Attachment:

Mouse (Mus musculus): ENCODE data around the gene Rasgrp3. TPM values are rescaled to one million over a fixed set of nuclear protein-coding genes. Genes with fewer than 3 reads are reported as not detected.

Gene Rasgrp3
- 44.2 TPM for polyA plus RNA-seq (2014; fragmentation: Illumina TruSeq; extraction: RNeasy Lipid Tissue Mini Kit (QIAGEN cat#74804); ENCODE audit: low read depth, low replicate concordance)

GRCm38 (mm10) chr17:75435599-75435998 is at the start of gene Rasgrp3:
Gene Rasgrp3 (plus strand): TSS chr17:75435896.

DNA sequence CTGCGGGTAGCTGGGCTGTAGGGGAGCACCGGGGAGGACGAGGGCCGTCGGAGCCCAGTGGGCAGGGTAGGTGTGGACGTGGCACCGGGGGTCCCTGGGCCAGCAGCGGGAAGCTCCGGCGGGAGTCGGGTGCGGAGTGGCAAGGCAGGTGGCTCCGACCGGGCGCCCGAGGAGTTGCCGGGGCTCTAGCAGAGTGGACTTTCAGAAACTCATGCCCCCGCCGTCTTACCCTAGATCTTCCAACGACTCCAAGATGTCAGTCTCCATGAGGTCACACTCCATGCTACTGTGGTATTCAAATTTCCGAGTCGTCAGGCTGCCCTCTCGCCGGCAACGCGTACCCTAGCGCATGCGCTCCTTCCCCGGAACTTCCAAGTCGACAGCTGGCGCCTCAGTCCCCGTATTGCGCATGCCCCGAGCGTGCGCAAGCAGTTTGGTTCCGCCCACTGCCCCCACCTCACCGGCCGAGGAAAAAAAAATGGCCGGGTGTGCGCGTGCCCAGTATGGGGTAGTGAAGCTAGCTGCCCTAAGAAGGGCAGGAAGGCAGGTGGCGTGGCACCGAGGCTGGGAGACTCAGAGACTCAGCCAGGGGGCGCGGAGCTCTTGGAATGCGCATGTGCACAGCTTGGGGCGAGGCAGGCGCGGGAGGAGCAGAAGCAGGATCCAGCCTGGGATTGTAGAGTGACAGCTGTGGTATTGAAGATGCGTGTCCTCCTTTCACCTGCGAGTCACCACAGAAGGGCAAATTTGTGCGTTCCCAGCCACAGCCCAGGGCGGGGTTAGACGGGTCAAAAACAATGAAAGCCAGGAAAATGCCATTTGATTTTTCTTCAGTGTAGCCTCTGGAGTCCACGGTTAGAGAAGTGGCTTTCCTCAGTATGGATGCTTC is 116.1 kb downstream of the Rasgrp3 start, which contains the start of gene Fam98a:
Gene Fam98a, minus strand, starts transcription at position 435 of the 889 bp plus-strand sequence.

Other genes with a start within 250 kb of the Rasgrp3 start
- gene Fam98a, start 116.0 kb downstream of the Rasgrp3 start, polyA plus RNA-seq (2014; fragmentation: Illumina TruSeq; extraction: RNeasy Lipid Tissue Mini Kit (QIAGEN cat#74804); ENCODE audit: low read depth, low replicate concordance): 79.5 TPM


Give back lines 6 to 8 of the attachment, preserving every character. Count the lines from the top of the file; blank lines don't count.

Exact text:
DNA sequence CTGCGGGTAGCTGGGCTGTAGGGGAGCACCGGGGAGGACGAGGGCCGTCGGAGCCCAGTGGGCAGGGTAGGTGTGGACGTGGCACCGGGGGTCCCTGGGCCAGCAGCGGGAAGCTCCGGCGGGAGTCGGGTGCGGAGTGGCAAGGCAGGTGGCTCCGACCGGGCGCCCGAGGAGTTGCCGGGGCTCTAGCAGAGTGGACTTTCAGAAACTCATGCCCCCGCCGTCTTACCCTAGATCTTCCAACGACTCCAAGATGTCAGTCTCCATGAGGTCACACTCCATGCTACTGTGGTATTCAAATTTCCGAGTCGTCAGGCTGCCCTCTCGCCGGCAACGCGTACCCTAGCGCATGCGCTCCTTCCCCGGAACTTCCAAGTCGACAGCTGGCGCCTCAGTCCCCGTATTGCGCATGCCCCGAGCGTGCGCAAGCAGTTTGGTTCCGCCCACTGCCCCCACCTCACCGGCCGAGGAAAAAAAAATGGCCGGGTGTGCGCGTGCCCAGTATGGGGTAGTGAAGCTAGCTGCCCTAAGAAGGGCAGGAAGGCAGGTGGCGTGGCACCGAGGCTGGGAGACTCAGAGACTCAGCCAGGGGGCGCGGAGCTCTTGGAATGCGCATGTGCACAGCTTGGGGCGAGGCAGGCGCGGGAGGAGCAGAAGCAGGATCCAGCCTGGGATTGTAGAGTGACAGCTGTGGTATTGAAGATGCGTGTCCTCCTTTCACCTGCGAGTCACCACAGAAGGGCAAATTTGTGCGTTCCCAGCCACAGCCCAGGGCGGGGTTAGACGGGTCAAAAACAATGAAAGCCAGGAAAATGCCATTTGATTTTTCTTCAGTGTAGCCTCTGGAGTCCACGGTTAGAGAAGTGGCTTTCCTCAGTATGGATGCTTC is 116.1 kb downstream of the Rasgrp3 start, which contains the start of gene Fam98a:
Gene Fam98a, minus strand, starts transcription at position 435 of the 889 bp plus-strand sequence.

Other genes with a start within 250 kb of the Rasgrp3 start